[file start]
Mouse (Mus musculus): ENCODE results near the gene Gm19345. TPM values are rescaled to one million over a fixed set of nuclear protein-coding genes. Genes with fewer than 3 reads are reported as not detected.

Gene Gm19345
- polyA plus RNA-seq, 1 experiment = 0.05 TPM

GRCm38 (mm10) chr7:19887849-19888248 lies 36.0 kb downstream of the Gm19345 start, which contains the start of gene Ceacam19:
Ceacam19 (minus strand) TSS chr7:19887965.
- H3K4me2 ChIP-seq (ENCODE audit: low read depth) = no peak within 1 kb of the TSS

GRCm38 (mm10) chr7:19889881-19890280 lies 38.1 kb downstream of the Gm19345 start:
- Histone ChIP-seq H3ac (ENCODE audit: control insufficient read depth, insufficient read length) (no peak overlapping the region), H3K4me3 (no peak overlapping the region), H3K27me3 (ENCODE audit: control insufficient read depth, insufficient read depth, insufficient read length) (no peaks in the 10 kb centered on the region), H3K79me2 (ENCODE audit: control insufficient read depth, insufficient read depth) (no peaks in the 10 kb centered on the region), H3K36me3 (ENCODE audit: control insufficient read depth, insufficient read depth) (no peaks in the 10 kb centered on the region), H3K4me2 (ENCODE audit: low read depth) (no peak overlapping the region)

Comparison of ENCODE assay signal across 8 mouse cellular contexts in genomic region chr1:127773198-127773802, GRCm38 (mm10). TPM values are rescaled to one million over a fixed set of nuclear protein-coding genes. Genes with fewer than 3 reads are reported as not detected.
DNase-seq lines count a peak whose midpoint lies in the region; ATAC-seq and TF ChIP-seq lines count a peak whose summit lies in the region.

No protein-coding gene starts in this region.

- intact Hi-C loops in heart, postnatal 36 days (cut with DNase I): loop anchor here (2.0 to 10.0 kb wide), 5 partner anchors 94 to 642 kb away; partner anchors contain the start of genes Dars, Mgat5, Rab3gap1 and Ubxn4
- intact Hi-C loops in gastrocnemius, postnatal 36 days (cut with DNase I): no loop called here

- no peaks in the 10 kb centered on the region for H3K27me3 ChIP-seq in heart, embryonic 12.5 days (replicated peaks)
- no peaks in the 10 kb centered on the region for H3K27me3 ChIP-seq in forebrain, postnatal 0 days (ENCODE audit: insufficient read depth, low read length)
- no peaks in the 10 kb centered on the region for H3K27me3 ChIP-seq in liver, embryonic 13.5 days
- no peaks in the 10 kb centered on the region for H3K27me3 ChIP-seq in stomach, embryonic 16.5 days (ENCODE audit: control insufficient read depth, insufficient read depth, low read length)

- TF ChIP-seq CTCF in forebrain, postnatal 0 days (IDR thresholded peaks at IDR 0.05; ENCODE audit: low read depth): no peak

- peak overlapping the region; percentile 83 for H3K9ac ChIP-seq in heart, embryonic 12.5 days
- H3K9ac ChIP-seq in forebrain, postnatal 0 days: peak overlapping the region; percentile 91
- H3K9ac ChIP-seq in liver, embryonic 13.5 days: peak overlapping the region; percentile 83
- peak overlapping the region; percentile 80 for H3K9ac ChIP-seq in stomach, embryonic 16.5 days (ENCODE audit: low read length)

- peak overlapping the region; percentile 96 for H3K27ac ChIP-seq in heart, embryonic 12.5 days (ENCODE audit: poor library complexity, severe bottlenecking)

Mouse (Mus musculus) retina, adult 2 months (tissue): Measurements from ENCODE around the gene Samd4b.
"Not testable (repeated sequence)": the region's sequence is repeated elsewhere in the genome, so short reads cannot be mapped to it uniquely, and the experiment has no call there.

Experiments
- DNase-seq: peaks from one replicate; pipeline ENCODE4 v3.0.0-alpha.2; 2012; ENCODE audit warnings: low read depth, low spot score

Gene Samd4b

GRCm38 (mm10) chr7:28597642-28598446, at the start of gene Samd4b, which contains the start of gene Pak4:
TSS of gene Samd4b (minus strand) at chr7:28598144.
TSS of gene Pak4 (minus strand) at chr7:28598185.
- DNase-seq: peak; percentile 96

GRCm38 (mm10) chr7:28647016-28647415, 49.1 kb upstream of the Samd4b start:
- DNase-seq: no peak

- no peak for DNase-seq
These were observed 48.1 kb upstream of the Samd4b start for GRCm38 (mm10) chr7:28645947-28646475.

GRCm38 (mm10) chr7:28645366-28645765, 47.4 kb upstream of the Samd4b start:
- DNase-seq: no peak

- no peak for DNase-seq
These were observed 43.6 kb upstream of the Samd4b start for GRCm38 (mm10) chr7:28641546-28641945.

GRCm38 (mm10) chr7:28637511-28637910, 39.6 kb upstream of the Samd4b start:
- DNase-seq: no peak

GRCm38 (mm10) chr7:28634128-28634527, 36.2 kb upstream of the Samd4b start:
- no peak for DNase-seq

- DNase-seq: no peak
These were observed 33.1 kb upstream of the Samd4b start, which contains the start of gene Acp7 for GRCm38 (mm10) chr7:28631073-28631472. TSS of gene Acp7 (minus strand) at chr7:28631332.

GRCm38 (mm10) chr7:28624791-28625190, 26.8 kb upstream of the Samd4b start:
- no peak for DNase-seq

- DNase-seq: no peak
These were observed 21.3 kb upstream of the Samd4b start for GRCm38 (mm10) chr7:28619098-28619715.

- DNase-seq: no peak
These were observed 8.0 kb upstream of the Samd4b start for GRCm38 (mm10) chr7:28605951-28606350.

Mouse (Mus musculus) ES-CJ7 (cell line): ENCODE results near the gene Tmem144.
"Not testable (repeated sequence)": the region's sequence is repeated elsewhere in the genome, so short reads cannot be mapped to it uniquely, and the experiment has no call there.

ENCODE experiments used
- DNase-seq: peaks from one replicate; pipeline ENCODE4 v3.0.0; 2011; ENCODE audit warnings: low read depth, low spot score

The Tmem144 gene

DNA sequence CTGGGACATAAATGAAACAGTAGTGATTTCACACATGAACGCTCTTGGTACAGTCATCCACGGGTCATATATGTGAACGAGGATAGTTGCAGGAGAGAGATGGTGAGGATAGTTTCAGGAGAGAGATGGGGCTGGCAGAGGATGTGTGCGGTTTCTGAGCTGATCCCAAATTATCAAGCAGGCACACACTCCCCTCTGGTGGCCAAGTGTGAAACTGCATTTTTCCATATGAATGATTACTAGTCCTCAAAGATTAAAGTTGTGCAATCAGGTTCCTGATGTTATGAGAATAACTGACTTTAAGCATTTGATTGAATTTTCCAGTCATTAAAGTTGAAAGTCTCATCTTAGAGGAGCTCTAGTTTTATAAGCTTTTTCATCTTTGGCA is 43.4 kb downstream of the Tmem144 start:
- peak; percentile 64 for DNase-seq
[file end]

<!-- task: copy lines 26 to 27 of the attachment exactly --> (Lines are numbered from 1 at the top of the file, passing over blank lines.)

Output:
Experiments
- DNase-seq: peaks from one replicate; pipeline ENCODE4 v3.0.0-alpha.2; 2012; ENCODE audit warnings: low read depth, low spot score